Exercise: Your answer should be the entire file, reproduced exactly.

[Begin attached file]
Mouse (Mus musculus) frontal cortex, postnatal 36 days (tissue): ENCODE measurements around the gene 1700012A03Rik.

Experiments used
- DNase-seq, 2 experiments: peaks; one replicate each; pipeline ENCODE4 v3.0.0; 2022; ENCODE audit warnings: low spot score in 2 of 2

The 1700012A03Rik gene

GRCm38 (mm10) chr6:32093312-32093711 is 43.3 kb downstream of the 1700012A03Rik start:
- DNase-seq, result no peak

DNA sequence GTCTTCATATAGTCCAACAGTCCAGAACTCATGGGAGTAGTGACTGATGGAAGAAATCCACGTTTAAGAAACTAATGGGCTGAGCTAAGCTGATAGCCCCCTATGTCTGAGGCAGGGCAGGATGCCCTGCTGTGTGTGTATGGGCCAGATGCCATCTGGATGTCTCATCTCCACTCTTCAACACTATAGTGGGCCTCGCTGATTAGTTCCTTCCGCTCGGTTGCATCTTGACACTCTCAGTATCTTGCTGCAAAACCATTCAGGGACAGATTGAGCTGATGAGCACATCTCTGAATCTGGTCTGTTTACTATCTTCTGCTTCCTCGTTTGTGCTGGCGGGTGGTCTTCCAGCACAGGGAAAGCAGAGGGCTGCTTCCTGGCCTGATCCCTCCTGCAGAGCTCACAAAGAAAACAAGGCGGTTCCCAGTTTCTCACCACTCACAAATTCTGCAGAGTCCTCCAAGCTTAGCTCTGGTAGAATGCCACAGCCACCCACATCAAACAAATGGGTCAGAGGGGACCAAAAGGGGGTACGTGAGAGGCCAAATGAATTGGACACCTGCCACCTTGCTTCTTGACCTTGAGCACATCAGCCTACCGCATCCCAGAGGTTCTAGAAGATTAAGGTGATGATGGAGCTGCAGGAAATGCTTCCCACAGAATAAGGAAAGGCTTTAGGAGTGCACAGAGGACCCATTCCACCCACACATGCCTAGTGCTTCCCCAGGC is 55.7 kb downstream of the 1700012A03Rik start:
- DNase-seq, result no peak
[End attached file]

Mouse (Mus musculus) frontal cortex, postnatal 36 days (tissue): ENCODE measurements around the gene 1700012A03Rik.

Experiments used
- DNase-seq, 2 experiments: peaks; one replicate each; pipeline ENCODE4 v3.0.0; 2022; ENCODE audit warnings: low spot score in 2 of 2

The 1700012A03Rik gene

GRCm38 (mm10) chr6:32093312-32093711 is 43.3 kb downstream of the 1700012A03Rik start:
- DNase-seq, result no peak

DNA sequence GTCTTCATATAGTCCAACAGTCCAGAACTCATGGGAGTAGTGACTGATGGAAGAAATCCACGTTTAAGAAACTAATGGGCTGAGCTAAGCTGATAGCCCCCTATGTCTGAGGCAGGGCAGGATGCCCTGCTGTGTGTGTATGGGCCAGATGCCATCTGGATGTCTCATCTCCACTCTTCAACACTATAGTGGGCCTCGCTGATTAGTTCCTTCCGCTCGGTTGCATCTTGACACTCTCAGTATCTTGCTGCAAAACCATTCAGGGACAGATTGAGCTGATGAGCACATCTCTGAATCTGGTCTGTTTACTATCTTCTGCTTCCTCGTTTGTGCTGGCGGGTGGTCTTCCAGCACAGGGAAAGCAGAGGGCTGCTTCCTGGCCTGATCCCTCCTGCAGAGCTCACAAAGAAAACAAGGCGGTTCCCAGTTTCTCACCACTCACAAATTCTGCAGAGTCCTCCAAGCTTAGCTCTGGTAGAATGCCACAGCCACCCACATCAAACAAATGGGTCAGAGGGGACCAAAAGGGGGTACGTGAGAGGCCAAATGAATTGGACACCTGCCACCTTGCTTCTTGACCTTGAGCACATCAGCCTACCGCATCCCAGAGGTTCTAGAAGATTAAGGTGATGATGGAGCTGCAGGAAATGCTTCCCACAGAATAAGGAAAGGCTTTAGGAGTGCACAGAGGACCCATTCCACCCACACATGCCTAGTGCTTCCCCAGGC is 55.7 kb downstream of the 1700012A03Rik start:
- DNase-seq, result no peak